At 12, I went on a ski trip with the youth and young adult group. By now, I was starting to like boys and there was an 18 year old boy in the youth group that had been paying a lot of attention to me. I was very excited when he sat next to me on the bus on the way home. Soon though, his reasons became clear. Yet again, his hands slowly snaked over my breasts and down between my legs. I again sat still, tears streaming down my cheeks, not having any idea what I had done or how I could stop this. I just prayed that the bus would go faster so we could reach the church where my parents were waiting to collect me. After what seemed like forever, we finally arrived. My parents weren’t there, they were running late. I decided to walk around the church to try and clear my head before they got there. He followed me. As soon as we were out of sight, he pinned me up against a wall. It was brick, and I hit my head. When I started to cry, he covered my mouth and told me to be quiet or he would hurt me. I did my best to stifle the sobs as he undid my jeans and pulled them down. As he fumbled one-handed with his own jeans, he used his other hand to push my panties out of the way and put his fingers inside of me. I had never had anything put in there before, and he was definitely not being gentle. It hurt a lot. He was able to get his jeans undone and he had just turned me around to face the wall when someone came around the corner calling my name. My parents had arrived and were wondering where I was. He ran before they could see him and I hurriedly pulled up my pants before they could actually see me. When my inadvertent saviour asked why I was crying, I told him that I had fallen while playing on the small playground behind the church. I still didn’t know that I could tell someone. I thought that if I did, I would be blamed. After all, I had let him put his hands on me during the bus ride. I thought this was all my fault.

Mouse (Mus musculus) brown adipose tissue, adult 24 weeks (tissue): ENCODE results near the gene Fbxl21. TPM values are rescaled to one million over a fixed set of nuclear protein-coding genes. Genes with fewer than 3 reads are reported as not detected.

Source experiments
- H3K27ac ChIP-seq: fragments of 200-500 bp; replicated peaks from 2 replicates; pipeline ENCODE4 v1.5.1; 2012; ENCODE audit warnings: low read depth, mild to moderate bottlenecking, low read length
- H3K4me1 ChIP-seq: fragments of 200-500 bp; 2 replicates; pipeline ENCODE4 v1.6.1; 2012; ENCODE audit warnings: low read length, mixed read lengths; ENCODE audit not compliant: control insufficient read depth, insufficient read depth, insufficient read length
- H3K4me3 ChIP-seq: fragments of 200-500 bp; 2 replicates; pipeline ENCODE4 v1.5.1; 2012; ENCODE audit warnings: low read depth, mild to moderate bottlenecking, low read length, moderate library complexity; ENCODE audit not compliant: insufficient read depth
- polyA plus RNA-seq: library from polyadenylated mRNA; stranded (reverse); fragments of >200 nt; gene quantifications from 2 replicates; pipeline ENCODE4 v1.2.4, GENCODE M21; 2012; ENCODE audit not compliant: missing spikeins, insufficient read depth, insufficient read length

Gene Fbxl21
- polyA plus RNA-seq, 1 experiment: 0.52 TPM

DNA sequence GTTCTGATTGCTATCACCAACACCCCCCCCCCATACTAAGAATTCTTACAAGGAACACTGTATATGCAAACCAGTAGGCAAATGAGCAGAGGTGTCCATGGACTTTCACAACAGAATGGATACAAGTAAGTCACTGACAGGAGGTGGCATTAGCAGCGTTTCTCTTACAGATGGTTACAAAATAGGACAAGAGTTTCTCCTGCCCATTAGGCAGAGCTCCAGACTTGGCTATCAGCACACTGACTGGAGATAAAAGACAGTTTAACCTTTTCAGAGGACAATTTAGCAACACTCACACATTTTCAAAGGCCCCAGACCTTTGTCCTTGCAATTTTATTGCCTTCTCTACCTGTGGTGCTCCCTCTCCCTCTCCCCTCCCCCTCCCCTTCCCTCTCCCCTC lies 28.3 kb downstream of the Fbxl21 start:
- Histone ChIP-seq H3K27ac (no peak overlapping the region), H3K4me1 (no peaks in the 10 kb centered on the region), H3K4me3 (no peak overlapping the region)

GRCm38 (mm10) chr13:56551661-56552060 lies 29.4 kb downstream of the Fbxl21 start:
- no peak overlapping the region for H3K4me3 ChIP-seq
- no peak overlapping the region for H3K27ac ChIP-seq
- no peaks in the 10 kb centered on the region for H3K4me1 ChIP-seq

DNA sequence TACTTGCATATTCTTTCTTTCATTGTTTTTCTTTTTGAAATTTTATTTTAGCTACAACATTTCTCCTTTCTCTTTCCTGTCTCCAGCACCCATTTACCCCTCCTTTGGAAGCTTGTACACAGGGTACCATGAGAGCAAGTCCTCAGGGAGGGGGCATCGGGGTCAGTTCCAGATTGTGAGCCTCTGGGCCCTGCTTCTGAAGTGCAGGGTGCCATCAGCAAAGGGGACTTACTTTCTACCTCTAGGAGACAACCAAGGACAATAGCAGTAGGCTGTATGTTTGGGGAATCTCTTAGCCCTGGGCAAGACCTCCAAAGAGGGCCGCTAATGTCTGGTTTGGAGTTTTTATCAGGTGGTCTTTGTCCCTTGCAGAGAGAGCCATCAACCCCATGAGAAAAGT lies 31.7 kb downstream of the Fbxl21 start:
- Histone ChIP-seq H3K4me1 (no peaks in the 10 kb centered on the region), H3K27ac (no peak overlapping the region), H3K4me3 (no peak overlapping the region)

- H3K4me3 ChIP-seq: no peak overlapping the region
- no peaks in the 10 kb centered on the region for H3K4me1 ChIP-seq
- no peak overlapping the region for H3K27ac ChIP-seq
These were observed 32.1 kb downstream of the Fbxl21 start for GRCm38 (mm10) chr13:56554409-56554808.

I developed a bit of a shell when it came to men. All of my friends dated during high school, I never did. I didn’t really want to. I had crushes of course, but I always had in the back of my head that men were just going to hurt me. In high school, a shirt that showed even the smallest amount of cleavage meant a day full of the most disgusting comments. Despite the fact that I made it through all three years a virgin, if the rumour mill was to be believed, I had slept with virtually the entire senior class and half the faculty. I felt worthless. Devalued. Not to be bothered with in any way. I learned to dress modestly, not because it was a reflection of my personality or beliefs, but because anything else just invited lewd stares and comments. Not that it mattered entirely. With G cups, I could have dressed in a wool turtleneck that was 3 sizes too big and a floor length skirt and still men would have stared at my chest.